Saturday 28 March, 2020

Excitement, drama for Porsche at Mexico City's Formula E

Photo courtesy Porsche.

Photo courtesy Porsche.

It was a day of triumph and drama for Porsche at the 2020 ABB FIA Formula E Championship in Mexico City.

The E-Prix, launched in 2014, has become the new frontier for the latest technology in electric cars – this year thousands of racing enthusiasts gathered at Mexico City's famous Autódromo Hermanos Rodríguez for the big event on February 15, 2020.

Porsche fans cheered as the Tag Heuer Formula E Team sealed its first pole position since the start of the competition in 2014, after Porsche driver André Lotterer completed the fastest lap in the Super Pole.

However, the joy was short-lived as the team failed to finish in points during the main race. Just seconds in, Lotterer was hit by final race winner Mitch Evans at the start of the first corner and lost three places.


The Porsche 99X Electric was damaged by other duels and was forced to prematurely end the race.

Porsche driver Neel Jani (CH) finished the race in 14th place in the #18 Porsche 99X Electric. The Swiss driver had secured 14th position on the grid in qualifying and was able to move up one place in the opening phase, before falling back after taking a drive-through penalty for a technical rule violation.

Porsche’s Head of Operations Formula E, Amiel Lindesay, said the race was a tough one:

“That was another tough race for us. André was repeatedly involved in battles that severely damaged the car. We eventually had to withdraw the car from the race. A drive-through penalty was imposed on Neel after the safety car period. We will have to analyse the precise reason for this.”

(Photo courtesy Arturo Leon / Revista Somos de El Comercio)

“Of course, we are disappointed with how the race went but we need to focus on the positive aspects of this weekend. The pole position and the pace of both drivers shows that we are really competitive.”

Neel Jani (Porsche 99X Electric, #18): “The start went well, even though I was on the dirty side of the track. After that, I was involved in a lot of battles and kept getting hit from in front and from behind. It’s a shame that I was later subjected to a drive-through penalty. Had that not been the case, a better result would certainly have been possible. I am happy that I was able to finish the race and gain some more experience. André’s pole position showed what the car is capable of. That gives us confidence for Marrakesh.”

André Lotterer (Porsche 99X Electric, #36): “Of course, that is not the result I had hoped for. I struggled with wheelspin at the start and then Mitch (Evans) hit me on the first corner. That lost me a few places. It was a tough race with plenty of incidents. After so many collisions, my car was so badly damaged that I had to retire. I will go back on the attack in Marrakesh.”


Leading the charge to energy sustainability

Nevertheless, the brand has sealed its place in the frontier of electric cars with the recent launch of the all-electric Porsche Taycan in Mexico, and later expansion of the model into the Latin American and Caribbean territories.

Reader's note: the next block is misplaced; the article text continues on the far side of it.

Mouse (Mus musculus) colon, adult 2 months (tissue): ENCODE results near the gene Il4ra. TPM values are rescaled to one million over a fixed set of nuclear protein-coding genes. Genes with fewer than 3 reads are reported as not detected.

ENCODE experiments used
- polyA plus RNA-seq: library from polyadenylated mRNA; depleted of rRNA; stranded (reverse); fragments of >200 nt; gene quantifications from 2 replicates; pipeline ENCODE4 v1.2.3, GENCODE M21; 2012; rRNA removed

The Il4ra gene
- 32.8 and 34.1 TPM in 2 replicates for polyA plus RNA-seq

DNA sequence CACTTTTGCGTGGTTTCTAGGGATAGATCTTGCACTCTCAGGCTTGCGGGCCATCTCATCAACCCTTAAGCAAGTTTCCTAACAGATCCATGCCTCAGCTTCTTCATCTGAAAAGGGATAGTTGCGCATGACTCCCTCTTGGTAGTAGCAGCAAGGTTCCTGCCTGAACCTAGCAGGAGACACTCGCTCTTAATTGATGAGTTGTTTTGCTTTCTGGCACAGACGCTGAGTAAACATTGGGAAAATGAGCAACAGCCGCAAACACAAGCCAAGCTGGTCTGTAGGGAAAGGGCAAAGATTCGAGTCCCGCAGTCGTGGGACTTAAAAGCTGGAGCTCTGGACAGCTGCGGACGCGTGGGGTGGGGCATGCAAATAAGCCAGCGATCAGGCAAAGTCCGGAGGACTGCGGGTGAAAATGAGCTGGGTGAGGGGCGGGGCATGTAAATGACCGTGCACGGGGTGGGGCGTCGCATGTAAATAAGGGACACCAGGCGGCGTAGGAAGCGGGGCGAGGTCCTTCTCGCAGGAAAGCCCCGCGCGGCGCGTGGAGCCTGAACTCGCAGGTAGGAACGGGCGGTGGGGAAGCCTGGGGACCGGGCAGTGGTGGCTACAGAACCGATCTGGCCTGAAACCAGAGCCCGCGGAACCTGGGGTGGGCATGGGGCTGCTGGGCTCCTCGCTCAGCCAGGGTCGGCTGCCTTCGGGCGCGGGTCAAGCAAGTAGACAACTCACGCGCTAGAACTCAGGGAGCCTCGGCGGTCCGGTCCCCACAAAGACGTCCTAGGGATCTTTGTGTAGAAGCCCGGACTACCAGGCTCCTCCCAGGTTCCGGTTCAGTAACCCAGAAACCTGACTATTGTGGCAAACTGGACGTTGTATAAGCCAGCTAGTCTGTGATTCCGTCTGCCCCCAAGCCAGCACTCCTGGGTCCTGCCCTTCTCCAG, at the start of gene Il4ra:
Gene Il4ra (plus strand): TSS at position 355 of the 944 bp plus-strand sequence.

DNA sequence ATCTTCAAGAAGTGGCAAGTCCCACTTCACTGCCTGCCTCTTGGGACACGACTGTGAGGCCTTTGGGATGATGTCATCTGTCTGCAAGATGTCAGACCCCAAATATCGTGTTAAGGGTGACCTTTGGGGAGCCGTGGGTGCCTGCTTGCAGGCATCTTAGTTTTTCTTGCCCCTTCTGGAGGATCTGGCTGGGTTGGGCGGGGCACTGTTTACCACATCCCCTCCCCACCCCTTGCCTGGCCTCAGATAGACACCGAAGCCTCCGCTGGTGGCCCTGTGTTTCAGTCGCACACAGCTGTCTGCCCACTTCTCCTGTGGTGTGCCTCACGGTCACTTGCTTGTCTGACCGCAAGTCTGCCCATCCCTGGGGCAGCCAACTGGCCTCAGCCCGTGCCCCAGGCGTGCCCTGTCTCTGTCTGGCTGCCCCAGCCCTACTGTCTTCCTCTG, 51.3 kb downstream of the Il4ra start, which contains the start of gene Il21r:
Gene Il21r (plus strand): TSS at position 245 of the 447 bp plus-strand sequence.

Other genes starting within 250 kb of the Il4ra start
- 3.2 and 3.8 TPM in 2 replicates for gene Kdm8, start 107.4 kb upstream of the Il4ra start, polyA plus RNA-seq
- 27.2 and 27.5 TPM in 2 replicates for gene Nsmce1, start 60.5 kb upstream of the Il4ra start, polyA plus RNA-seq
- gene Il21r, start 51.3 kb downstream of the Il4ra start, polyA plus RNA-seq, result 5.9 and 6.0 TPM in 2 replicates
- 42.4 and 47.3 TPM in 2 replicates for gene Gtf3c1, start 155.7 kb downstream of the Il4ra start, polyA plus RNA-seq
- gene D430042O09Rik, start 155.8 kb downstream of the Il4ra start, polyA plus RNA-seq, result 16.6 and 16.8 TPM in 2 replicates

Director of Factory Motorsports for Porsche at the Formula E, Pascal Zurlinden, told Loop News that the brand’s launch of the Taycan as well as their presence at the Formula E are evidence of their commitment to sustainable energy solutions within the auto industry.

(Photo courtesy Porsche)

Zurlinden said: “For Porsche, sustainability is really important as shown at the launch of the new Taycan in Mexico City. This is a new path for Porsche and we’re showing the technology to show the efficiency of electric cars and throughout our competing at the Formula E.”

At 2,250 metres above sea level, the E-Prix Mexico City is the highest race on the Formula E calendar and is one of the highest tracks in the world.

However, the thinner air has no sapping effect on the horsepower of the fully-electric Formula E cars, which draw all of their strength from an on-board battery pack. As a result, Formula E cars have the same amount of horsepower here as they do at sea level.


About Formula E

Formula E was created by FIA President Jean Todt and Spanish businessman Alejandro Agag as a means to demonstrate the potential of sustainable mobility to help create a better, cleaner world.

Since making its global debut in the grounds of the Olympic Park in Beijing in 2014, Formula E has grown into a global entertainment brand with motorsport at its heart. Now, with 11 teams and 22 drivers on the grid, the Championship has become a destination for the world's best motorsport teams and talent.

Formula E serves as a competitive platform for global car manufacturers and mobility providers to test and develop road-relevant technologies.

By racing on the streets, the series acts as a catalyst, helping to refine the design of electric vehicles and improve the driving experience for everyday road car users all over the world.

The championship now boasts one of the best sporting calendars in the world, with 14 races in 12 of the most progressive cities across five continents.

Formula E and Sustainability

The competition strives for fully sustainable measures including a closed-loop approach for recycling lithium batteries via Umicore.

Only two sets of hybrid tyres are used per car, per event – they are 100 percent recycled after use.

Using hybrid tyres reduces tyre shipment by 30-50 percent compared to other motorsports.

Measures are also taken to measure each participants’ carbon footprint. The areas of Formula E activity that are assessed include freight, staff travel, spectator travel, event food, infrastructure, overlay and energy usage, and starting from season five, the development and production of the Gen2 cars.  

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